32 See, I am against those who prophesy lying dreams, says the Lord, and who tell them, and who lead my people astray by their lies and their recklessness, when I did not send them or appoint them; so they do not profit this people at all, says the Lord.
In an extended rant, Jeremiah rails against false prophets.
What is the mark of a false prophet, you might ask?
According to this section there are several:
1) fails to criticize, challenge or correct "wickedness", telling people what they want to hear versus what they need to hear;
2) speak visions, dreams and words of their own imaginings according to agendas other than that of the Lord;
3) failure to dwell in the presence and the word of the Lord;
4) reckless 'prophesies' do not profit, help or aid their hearers, instead of being built up as vibrant disciples they are isolated and made dependent.
As one tasked with proclaiming the gospel of Jesus Christ on a regular basis to a particular set of God's people, these prophesies always give me pause. Am I dwelling adequately in the presence and word of God? Am I preaching an agenda other than that of the Reign of God? Am I bringing adequate invitation? Challenge?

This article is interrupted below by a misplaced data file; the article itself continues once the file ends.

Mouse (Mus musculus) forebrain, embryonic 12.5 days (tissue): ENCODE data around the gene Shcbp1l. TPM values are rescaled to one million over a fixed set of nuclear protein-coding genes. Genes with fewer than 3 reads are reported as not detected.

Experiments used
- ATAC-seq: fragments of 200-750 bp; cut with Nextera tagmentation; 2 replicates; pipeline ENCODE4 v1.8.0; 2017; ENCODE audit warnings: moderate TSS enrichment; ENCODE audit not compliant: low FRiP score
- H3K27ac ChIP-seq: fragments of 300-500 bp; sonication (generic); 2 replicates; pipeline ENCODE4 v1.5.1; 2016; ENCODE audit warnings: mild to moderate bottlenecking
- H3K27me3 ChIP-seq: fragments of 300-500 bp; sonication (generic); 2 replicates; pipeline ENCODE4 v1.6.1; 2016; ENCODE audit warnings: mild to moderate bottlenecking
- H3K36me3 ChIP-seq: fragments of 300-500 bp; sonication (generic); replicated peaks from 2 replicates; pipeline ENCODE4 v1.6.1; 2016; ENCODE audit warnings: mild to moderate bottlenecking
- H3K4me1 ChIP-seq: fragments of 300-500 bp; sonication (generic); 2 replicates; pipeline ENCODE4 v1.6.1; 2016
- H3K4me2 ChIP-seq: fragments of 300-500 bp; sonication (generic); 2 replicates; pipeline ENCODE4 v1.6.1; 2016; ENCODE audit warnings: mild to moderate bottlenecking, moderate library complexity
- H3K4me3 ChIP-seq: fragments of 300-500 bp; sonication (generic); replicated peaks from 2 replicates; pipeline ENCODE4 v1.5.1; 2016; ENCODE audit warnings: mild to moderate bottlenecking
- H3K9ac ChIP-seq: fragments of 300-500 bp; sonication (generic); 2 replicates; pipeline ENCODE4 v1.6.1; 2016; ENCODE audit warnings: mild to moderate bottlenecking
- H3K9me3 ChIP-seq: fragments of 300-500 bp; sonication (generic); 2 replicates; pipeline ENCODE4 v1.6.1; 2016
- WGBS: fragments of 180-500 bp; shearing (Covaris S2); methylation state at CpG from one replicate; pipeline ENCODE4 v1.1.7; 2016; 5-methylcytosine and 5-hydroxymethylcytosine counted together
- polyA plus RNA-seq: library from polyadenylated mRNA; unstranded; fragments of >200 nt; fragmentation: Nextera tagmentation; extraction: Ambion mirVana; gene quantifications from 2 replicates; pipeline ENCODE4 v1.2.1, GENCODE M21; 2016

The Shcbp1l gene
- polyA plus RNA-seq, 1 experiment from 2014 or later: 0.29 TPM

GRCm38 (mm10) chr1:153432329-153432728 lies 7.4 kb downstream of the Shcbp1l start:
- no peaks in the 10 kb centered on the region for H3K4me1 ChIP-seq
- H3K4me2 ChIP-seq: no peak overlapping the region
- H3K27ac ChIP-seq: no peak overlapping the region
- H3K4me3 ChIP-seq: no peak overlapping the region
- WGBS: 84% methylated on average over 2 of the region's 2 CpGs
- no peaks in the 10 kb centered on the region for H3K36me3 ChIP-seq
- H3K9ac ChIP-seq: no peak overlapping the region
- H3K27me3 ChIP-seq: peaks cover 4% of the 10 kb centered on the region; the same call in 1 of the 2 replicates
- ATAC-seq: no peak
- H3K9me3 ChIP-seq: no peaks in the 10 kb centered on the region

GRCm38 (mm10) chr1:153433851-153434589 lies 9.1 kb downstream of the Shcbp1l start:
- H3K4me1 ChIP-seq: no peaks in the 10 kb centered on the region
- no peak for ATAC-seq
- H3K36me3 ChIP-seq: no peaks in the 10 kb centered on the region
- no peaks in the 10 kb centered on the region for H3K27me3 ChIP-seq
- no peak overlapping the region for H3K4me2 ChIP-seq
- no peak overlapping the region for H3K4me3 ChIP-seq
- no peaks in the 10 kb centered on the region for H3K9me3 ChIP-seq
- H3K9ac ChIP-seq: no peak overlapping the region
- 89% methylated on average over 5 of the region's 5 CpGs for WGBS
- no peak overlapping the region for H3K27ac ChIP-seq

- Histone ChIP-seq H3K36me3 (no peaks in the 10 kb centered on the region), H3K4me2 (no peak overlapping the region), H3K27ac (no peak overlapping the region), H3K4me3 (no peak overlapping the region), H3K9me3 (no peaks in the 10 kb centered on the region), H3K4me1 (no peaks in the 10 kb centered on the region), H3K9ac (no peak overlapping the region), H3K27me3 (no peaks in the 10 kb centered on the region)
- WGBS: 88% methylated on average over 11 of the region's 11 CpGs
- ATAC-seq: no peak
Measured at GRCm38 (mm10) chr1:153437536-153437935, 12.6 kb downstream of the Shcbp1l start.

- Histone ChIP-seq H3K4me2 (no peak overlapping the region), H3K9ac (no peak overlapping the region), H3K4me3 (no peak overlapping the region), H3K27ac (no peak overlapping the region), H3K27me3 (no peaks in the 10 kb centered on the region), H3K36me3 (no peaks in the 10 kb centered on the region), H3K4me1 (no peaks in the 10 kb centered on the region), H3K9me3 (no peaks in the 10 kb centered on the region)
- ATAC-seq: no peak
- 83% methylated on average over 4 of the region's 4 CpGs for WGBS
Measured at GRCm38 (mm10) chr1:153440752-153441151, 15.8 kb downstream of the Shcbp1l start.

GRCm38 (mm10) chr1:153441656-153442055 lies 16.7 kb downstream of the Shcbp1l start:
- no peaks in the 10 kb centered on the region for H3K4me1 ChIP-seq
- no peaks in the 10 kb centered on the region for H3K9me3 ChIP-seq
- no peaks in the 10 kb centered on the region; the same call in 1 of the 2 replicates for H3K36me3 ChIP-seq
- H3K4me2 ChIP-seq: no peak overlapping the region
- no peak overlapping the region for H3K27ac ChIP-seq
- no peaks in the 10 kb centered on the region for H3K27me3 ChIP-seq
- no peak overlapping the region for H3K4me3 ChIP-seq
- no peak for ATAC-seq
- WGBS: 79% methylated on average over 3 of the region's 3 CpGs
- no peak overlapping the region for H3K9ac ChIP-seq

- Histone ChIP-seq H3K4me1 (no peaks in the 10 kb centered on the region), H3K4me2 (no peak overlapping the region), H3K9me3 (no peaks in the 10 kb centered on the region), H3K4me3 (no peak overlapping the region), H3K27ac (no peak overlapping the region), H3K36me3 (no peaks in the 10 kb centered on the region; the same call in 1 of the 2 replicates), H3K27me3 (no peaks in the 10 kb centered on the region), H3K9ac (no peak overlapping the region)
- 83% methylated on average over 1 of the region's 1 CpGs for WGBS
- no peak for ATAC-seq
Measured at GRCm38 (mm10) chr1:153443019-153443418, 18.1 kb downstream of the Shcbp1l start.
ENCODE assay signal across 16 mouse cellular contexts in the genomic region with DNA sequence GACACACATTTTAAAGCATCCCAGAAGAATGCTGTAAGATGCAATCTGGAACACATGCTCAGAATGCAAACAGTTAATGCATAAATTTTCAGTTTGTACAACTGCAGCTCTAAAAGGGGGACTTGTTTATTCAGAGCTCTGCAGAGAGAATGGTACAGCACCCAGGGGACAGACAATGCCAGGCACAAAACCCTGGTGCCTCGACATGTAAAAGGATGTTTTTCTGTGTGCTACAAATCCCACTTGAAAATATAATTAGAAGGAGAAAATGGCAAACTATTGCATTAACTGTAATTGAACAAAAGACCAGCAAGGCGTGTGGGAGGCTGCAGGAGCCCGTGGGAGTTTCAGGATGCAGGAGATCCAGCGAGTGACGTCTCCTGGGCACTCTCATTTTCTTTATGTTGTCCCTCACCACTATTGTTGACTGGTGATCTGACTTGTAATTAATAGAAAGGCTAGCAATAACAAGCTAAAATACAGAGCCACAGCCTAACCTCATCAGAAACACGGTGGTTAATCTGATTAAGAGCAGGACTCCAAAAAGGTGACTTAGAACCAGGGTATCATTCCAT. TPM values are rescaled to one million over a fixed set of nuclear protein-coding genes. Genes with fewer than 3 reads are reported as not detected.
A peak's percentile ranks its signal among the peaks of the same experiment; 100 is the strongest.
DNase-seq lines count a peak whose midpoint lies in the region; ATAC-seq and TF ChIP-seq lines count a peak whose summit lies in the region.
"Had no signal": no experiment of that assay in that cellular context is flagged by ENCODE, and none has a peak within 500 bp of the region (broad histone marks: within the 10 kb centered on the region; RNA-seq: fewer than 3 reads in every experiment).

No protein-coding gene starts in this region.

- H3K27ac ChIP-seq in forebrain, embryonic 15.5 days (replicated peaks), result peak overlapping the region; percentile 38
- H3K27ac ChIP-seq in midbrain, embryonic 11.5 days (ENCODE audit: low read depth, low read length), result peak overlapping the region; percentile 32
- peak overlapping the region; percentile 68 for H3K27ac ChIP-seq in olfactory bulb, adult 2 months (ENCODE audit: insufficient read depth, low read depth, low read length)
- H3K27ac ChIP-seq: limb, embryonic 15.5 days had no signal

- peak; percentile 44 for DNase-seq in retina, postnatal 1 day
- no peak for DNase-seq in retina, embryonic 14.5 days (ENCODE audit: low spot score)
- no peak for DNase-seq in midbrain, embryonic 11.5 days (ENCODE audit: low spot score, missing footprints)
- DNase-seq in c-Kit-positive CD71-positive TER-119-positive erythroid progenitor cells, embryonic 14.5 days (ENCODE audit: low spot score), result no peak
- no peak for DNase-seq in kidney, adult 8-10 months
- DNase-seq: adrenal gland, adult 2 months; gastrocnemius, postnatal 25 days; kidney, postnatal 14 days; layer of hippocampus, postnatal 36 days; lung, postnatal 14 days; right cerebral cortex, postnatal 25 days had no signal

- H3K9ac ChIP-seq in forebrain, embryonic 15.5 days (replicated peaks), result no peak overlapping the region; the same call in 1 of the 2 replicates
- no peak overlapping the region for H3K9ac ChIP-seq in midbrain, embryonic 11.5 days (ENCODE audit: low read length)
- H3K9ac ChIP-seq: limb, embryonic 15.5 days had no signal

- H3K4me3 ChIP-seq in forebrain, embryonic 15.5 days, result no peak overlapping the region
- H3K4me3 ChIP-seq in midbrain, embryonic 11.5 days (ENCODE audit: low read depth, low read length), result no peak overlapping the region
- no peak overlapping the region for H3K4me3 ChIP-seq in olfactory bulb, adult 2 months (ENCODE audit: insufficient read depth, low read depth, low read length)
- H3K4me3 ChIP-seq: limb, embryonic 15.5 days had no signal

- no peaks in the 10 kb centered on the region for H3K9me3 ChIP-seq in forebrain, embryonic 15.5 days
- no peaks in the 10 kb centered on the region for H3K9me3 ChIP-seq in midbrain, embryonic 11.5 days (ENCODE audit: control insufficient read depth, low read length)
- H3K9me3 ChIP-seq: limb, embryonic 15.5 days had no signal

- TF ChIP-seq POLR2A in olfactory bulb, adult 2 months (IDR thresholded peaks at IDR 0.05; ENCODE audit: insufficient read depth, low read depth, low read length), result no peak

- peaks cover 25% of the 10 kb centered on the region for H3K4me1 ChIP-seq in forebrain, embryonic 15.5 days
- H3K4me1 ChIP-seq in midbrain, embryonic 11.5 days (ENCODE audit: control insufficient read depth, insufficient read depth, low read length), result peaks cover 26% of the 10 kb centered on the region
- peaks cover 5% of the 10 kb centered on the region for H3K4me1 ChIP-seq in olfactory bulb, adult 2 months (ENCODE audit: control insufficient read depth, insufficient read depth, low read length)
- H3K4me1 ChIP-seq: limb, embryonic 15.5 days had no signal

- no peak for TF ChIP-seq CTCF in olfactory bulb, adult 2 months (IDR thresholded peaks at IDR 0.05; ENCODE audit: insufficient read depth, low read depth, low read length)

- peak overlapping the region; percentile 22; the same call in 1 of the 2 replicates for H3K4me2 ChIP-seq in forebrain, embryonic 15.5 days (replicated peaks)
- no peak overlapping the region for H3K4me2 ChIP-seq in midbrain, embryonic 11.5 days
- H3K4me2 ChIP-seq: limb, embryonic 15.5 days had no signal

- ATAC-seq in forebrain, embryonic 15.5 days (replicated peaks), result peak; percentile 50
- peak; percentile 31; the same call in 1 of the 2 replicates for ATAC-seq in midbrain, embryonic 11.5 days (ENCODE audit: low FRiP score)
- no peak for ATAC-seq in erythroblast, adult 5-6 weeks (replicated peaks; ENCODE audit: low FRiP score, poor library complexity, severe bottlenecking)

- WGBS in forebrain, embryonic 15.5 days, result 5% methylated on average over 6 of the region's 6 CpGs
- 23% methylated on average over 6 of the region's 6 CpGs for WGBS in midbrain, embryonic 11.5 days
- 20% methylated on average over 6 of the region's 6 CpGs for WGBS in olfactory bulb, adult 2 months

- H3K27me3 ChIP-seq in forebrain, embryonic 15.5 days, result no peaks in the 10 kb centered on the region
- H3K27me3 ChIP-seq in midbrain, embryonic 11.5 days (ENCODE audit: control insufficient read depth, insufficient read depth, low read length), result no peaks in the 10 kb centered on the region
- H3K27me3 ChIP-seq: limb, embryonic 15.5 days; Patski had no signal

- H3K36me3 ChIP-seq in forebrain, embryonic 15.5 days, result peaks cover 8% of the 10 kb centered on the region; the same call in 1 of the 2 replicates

Further, this passage ought give pause to any who seek to grow in their ability to "Hear a word from the Lord and respond to it."
Are we dreaming false dreams that tell us what we want to hear; or, does the word we receive square with the larger biblical witness? Are we acting like lone-rangers; or, are we accountable to a community of faith?
I am currently on vacation. I needed this vacation badly. Worn down by routine responsibilities, I was failing to spend sufficient time dwelling in the Lord waiting upon the divine word. That needs to undergird and uphold all I do; so, not surprisingly, my work (and leisure and oikos) were suffering.
How about you? Have you heard a word from the Lord lately?
How do you tell the difference between false and genuine words?
Thank you, God of the far of and of the near. You have created all that is will purpose and panache. Thanks for meaningful (if somewhat daunting) work! Thanks for the daily, seasonal, and lifelong rhythms of rest and abiding that make it all possible.
And, Dad? Where I have failed to be faithful in hearing and sharing your true word, forgive me. Forgive me, correct me and restore me that I may serve the purpose for which you created me. Amen.